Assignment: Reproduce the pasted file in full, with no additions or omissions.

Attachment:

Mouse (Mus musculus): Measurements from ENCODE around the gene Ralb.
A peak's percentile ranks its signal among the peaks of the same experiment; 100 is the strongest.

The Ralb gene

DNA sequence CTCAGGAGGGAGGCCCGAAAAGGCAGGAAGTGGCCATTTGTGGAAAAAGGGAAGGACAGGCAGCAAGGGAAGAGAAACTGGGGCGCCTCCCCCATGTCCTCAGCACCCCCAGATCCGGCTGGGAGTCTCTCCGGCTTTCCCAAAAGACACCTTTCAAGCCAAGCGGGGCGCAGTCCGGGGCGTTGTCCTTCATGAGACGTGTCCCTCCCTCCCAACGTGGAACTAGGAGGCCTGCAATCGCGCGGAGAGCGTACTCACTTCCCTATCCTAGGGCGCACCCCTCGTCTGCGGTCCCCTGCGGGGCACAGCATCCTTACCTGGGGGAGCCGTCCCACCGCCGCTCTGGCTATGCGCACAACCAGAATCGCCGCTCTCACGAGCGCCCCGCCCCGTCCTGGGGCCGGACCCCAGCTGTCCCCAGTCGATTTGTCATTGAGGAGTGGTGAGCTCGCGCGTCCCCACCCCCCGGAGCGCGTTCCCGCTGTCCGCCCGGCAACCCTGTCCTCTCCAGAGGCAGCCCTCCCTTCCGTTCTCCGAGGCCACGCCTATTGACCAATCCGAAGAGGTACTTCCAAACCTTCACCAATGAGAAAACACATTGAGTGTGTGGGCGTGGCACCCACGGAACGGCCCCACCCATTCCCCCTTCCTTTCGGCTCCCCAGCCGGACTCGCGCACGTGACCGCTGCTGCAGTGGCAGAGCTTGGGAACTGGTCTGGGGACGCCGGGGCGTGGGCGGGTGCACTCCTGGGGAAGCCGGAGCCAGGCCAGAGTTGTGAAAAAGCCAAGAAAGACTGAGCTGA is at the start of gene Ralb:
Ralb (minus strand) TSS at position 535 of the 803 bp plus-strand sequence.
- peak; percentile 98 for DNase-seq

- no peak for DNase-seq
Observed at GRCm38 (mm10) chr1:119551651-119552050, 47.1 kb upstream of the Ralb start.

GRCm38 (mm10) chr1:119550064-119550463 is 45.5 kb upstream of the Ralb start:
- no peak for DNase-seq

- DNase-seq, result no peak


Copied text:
Mouse (Mus musculus): Measurements from ENCODE around the gene Ralb.
A peak's percentile ranks its signal among the peaks of the same experiment; 100 is the strongest.

The Ralb gene

DNA sequence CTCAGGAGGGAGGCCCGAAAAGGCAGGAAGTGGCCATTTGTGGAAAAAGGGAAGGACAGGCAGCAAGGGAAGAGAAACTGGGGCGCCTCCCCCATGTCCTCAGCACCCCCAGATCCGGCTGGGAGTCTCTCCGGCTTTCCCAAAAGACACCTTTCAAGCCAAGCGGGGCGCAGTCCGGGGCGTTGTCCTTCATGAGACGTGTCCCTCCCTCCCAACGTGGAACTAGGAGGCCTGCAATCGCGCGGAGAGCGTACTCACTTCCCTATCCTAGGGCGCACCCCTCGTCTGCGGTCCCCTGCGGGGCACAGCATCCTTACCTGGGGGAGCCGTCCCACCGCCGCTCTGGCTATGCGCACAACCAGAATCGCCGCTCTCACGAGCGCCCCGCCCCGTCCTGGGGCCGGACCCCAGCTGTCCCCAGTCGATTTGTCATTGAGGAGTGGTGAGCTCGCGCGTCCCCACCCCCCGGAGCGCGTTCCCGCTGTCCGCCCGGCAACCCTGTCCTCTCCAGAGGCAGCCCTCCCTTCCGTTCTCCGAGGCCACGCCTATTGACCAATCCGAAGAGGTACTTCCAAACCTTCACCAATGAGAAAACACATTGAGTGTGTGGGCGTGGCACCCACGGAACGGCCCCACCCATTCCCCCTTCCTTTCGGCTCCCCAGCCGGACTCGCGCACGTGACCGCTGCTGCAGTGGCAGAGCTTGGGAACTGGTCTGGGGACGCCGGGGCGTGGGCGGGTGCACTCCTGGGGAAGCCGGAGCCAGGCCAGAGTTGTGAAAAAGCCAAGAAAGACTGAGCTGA is at the start of gene Ralb:
Ralb (minus strand) TSS at position 535 of the 803 bp plus-strand sequence.
- peak; percentile 98 for DNase-seq

- no peak for DNase-seq
Observed at GRCm38 (mm10) chr1:119551651-119552050, 47.1 kb upstream of the Ralb start.

GRCm38 (mm10) chr1:119550064-119550463 is 45.5 kb upstream of the Ralb start:
- no peak for DNase-seq

- DNase-seq, result no peak